What specific responsibilities do you have outside of being a dancer with your company?

Outside of the company my responsibilities include, but are not limited to: ordering, budgeting and distributing company dancers' shoes, answering all auditioner correspondence, coordinating truck rentals for load in and load out of the theatre (this includes my husband, fellow dancer Roger Fonnegra, driving them on occasion), assisting with all dancer/staff relations, communicating important information with the dancers whenever needed, communicating and helping out new hires, assisting with travel arrangements for guests, and assisting Misha whenever he needs help. I have also created and organized fundraisers, contributed to a blog, and helped sell tickets/ads.

What do you do to help dancers that are coming in as guest artists?

I try to make their transition as seamless as possible. I fill them in on the odds and ends of dancing with Festival. I have offered up my house as a place to stay when we can, assist with driving them places, answer all their emails/questions, take care of their shoe needs, and keep them updated with all company info.

What is the most rewarding part of your job as an assistant?

At times, my job as assistant can be time consuming, but in the end it is actually very rewarding. One thing that the director and I have always shared is our desire for the arts and more importantly our company in Rhode Island to succeed. One doesn't really realize how much work it takes to put on a production until you really are behind the scenes of it. This company has so many talented artists and dancers. It gives me great pleasure to know that I was part of the hard work that went into getting them on stage. My work often goes unrewarded externally, but personally it makes me feel good knowing that I can put forth my efforts into something larger and more meaningful than just myself.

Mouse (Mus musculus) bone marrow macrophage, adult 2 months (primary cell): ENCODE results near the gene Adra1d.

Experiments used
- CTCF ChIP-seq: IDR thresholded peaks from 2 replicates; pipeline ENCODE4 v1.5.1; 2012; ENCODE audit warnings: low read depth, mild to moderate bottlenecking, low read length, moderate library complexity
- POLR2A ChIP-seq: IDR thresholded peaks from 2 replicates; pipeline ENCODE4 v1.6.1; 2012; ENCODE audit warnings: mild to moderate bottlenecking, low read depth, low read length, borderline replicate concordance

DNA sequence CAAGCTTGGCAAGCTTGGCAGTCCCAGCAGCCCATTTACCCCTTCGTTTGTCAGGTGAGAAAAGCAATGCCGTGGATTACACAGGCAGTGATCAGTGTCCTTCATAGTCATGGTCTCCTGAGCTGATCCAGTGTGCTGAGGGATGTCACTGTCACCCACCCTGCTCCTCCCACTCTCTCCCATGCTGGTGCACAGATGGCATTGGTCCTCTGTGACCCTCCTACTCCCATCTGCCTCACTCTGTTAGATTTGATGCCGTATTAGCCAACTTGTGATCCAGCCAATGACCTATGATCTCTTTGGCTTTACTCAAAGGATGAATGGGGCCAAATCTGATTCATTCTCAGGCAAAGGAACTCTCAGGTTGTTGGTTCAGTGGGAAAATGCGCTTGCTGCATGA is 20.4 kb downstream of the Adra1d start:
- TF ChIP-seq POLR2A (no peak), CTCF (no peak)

What advice would you give to dancers who are looking for guest work? How about once they arrive to dance with a company like Festival?

My advice to dancers looking for guest work would be to make it evident from the get-go what type of work you are looking for. I would also say to not be shy about sending your materials out, even if companies are not necessarily seeking guests. I usually keep an e-file of dancers who send me their info to go through when we need them. When they arrive to work, I would say that being flexible is the best quality to have; and not necessarily the ballet type. ;) Be ready to give up some of what you are used to, either stylistically or personality wise, to mesh well with the staff and company. Also, be open; companies like ours really enjoy having other people come and perform with us, and being friendly can't ever hurt.

Lauren was one of the most positive aspects of my time in Providence. Companies are very lucky to have certain people that are willing to give as much to the organization as they do to their art. After finishing her 7th season with Festival, Lauren and her husband Roger decided to take a great leap across the country to join Ballet Idaho, where they will both dance. Lauren is also taking on a major role teaching in the school, all while finishing up a Master's degree in Elementary Education.


  1. A nice article Barry, about a lovely dancer and person. One correction: before Seiskaya, Lauren studied ballet with Debra Punzi and modern with me at the Long Island Ballet Center for a number of years. She did not "grow up" at Seiskaya only! We are very proud of her work, and wish her and her husband the best in their new venture!

  2. Glad you enjoyed the article. Thanks for the added info. When I said raised, I meant that she had spent time training in the school. My intention was not to disregard her entire dance upbringing, but to show how I had made a direct connection with her. Many of us dancers have a great many teachers that got us to where we are and if it were a biographical piece, I would make sure to include the dancer's entire background. Im glad you are reading and enjoying the blog. And yes, best wishes to them in their new venture!

  3. Barry! Beautiful tribute to Lauren! Thank you!